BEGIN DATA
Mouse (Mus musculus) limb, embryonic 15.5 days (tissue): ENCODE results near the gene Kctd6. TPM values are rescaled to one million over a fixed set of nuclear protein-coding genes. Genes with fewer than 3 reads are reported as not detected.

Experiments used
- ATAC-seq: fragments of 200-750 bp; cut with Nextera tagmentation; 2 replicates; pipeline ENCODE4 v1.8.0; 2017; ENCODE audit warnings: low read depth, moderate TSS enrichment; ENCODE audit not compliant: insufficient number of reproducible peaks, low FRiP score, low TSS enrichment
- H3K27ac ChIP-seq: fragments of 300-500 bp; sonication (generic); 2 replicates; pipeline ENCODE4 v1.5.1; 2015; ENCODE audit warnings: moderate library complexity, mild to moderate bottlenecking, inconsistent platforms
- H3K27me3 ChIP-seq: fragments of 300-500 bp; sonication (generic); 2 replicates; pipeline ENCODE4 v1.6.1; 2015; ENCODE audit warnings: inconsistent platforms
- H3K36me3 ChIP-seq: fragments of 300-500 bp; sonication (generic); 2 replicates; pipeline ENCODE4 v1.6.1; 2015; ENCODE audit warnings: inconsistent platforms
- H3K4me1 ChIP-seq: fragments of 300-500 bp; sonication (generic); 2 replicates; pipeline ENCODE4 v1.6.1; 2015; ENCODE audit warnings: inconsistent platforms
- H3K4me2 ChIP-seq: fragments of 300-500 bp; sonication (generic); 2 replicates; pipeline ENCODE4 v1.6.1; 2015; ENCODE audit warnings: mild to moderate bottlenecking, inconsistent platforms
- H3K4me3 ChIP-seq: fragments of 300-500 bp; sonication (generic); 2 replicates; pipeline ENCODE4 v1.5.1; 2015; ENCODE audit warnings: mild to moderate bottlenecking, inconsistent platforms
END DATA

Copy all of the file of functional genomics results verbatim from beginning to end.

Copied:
Mouse (Mus musculus) limb, embryonic 15.5 days (tissue): ENCODE results near the gene Kctd6. TPM values are rescaled to one million over a fixed set of nuclear protein-coding genes. Genes with fewer than 3 reads are reported as not detected.

Experiments used
- ATAC-seq: fragments of 200-750 bp; cut with Nextera tagmentation; 2 replicates; pipeline ENCODE4 v1.8.0; 2017; ENCODE audit warnings: low read depth, moderate TSS enrichment; ENCODE audit not compliant: insufficient number of reproducible peaks, low FRiP score, low TSS enrichment
- H3K27ac ChIP-seq: fragments of 300-500 bp; sonication (generic); 2 replicates; pipeline ENCODE4 v1.5.1; 2015; ENCODE audit warnings: moderate library complexity, mild to moderate bottlenecking, inconsistent platforms
- H3K27me3 ChIP-seq: fragments of 300-500 bp; sonication (generic); 2 replicates; pipeline ENCODE4 v1.6.1; 2015; ENCODE audit warnings: inconsistent platforms
- H3K36me3 ChIP-seq: fragments of 300-500 bp; sonication (generic); 2 replicates; pipeline ENCODE4 v1.6.1; 2015; ENCODE audit warnings: inconsistent platforms
- H3K4me1 ChIP-seq: fragments of 300-500 bp; sonication (generic); 2 replicates; pipeline ENCODE4 v1.6.1; 2015; ENCODE audit warnings: inconsistent platforms
- H3K4me2 ChIP-seq: fragments of 300-500 bp; sonication (generic); 2 replicates; pipeline ENCODE4 v1.6.1; 2015; ENCODE audit warnings: mild to moderate bottlenecking, inconsistent platforms
- H3K4me3 ChIP-seq: fragments of 300-500 bp; sonication (generic); 2 replicates; pipeline ENCODE4 v1.5.1; 2015; ENCODE audit warnings: mild to moderate bottlenecking, inconsistent platforms